Armstrong Contractors got started in the crushing business in 2010 when the company contacted Powerscreen Mid-Atlantic about renting a crusher for work at a project that involved removing an old shopping center.

An agreement was worked out between Armstrong Contractors and its client stipulating that all of the on-site material that was recyclable would be reused on the project. To that end, Armstrong rented a Powerscreen impact crusher and screener in order to recycle all the footings, concrete slabs and other material for reuse on the parking areas and underground retention ponds.

More equipment rentals followed, Michael Armstrong said, and before long, the Armstrong brothers were completely sold on using Powerscreen equipment and, subsequently, their recycling business took off.

“We are much more committed to the crusher business, pursuing it not only with our construction operations, but also doing strictly crushing jobs if we need to,” he added.

In order to increase production, Michael Armstrong said, the company decided late last year to upgrade to a larger, R400-size machine.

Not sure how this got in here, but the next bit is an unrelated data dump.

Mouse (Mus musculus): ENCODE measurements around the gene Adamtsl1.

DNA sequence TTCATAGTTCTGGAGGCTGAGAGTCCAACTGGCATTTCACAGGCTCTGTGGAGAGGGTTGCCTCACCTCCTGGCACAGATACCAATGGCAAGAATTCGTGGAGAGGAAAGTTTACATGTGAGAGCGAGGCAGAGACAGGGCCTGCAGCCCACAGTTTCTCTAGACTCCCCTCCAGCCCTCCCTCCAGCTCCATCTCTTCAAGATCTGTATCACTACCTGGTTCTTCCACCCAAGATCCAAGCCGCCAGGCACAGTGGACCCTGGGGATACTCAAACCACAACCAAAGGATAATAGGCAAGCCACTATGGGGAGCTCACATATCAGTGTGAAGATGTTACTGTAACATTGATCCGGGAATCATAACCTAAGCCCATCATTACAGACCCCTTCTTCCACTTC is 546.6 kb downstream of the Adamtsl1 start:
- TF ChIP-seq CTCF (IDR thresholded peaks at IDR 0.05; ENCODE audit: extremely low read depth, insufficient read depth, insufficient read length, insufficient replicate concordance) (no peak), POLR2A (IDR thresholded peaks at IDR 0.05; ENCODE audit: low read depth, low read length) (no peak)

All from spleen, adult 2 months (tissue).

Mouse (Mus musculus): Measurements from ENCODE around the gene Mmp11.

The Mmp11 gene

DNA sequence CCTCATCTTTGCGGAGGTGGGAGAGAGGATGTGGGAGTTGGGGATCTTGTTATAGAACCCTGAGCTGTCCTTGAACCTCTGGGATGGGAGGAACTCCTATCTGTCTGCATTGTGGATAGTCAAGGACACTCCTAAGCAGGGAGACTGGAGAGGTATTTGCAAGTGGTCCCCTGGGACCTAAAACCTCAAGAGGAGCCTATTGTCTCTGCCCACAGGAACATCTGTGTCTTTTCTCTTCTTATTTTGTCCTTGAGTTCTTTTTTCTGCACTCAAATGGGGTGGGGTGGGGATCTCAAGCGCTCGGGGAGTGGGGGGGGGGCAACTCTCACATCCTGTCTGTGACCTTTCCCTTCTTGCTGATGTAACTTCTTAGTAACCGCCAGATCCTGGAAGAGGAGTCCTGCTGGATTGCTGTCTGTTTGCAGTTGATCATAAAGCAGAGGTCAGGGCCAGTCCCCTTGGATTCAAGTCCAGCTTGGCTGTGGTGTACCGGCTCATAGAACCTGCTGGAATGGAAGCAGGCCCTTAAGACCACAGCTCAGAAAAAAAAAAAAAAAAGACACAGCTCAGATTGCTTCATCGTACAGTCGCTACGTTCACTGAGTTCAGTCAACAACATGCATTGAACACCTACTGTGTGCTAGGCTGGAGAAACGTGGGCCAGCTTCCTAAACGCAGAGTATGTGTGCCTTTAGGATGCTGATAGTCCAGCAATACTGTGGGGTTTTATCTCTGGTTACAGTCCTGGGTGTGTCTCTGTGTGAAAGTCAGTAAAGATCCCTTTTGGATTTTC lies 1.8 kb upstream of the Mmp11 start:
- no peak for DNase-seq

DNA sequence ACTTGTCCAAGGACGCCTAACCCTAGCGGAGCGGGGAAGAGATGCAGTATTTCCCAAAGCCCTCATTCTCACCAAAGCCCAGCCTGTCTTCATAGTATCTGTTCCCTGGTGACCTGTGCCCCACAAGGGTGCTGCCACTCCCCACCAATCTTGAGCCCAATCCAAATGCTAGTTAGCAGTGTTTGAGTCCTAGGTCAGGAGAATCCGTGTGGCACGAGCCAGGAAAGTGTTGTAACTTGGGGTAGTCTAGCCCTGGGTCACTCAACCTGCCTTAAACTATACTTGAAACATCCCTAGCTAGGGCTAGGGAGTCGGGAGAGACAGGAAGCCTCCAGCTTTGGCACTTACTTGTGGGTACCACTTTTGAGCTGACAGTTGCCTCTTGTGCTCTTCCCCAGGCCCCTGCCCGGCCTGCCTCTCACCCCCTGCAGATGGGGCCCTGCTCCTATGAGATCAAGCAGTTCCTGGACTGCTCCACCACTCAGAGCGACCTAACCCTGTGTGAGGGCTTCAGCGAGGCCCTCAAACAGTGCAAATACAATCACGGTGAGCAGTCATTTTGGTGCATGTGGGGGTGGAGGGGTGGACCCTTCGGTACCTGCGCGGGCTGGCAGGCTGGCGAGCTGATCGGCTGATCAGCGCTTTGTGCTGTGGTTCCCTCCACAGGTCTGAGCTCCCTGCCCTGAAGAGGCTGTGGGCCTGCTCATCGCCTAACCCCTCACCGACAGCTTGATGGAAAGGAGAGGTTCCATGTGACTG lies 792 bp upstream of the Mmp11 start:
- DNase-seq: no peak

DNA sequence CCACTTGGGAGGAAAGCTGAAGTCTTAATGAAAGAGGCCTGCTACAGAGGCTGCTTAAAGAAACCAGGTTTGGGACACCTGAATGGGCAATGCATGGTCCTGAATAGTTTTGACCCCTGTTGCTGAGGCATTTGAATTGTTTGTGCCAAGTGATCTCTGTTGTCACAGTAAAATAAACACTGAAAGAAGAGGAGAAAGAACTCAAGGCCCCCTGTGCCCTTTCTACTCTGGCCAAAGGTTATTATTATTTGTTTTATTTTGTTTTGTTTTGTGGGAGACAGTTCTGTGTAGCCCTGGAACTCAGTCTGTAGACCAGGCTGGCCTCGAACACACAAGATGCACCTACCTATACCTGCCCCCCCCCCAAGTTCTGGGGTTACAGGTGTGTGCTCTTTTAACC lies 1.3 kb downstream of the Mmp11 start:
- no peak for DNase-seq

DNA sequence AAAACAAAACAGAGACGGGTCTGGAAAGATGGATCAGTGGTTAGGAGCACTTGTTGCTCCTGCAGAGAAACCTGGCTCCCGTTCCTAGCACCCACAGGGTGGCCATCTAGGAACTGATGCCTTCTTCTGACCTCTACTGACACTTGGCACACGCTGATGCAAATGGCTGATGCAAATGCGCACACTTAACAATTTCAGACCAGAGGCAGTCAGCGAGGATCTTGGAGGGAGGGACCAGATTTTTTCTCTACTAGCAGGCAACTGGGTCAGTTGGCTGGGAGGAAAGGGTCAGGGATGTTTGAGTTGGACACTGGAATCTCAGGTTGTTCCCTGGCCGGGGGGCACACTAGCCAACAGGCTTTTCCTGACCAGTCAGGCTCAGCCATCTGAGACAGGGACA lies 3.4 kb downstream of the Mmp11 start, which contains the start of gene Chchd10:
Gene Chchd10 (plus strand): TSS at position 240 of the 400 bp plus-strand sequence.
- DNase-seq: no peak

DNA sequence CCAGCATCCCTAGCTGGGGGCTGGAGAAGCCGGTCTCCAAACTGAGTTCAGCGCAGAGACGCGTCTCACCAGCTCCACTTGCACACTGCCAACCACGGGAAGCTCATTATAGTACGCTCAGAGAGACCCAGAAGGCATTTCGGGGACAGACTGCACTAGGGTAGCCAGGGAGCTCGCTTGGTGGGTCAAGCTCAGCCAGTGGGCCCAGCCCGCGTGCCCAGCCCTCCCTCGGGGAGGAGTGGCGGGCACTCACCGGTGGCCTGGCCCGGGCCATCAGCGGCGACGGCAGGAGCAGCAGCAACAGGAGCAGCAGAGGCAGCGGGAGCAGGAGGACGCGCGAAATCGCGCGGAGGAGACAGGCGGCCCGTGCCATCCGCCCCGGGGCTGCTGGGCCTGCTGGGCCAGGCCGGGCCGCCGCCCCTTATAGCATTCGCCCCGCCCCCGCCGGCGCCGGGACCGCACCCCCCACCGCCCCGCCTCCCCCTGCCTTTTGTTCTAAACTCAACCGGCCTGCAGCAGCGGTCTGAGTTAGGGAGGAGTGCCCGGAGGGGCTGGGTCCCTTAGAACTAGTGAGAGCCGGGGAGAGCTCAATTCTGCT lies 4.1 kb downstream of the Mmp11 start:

“We found that as fast as we can make this material we can sell it and if not, we can use it for our own projects,” he said. “We are also looking at possibly crushing brick and other material to make decorative landscaping products.”

A Team Effort

Michael Armstrong said that he and his brothers work very well together and each brings a specific talent to the successful operation of Armstrong Contractors.

What have been the keys to their rapid growth over the last several years?

“For one, we have held firm in not taking on cheap work,” he said. “And, of course, the other factor has been our venture into recycling. I really feel that if we had not saved money with the recycling operation it would have cost this company so much more and we would not have become as commercial as we are today.”

Thomas Armstrong added he was very proud of the fact that, “the amount of material that we keep from going into a landfill is substantial. Our machines are capable of cranking out 1,800 to 2,000 tons per day, five days a week, so we are turning out a lot of reusable product rather than having it go straight into the ground.”

Serving as vice president of Armstrong Contractors is Robert Armstrong, who is instrumental in making decisions on equipment purchases. He said that all three brothers realized years ago that recycling would be critical to their company’s continued viability.

“In addition, recycled product like this is the biggest value we can give a general contractor or property owner on a project,” he said.